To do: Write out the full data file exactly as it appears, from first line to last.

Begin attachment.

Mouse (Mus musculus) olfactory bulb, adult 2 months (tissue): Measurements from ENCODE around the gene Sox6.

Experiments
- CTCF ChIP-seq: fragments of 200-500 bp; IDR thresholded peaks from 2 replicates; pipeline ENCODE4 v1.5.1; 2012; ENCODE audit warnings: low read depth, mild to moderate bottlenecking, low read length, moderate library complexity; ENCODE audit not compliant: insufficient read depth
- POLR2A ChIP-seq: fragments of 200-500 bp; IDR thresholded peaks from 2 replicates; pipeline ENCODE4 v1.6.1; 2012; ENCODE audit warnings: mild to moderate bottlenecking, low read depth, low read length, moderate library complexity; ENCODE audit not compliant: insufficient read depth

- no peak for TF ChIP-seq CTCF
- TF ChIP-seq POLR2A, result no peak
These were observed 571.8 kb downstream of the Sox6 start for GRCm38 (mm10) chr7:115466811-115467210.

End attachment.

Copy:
Mouse (Mus musculus) olfactory bulb, adult 2 months (tissue): Measurements from ENCODE around the gene Sox6.

Experiments
- CTCF ChIP-seq: fragments of 200-500 bp; IDR thresholded peaks from 2 replicates; pipeline ENCODE4 v1.5.1; 2012; ENCODE audit warnings: low read depth, mild to moderate bottlenecking, low read length, moderate library complexity; ENCODE audit not compliant: insufficient read depth
- POLR2A ChIP-seq: fragments of 200-500 bp; IDR thresholded peaks from 2 replicates; pipeline ENCODE4 v1.6.1; 2012; ENCODE audit warnings: mild to moderate bottlenecking, low read depth, low read length, moderate library complexity; ENCODE audit not compliant: insufficient read depth

- no peak for TF ChIP-seq CTCF
- TF ChIP-seq POLR2A, result no peak
These were observed 571.8 kb downstream of the Sox6 start for GRCm38 (mm10) chr7:115466811-115467210.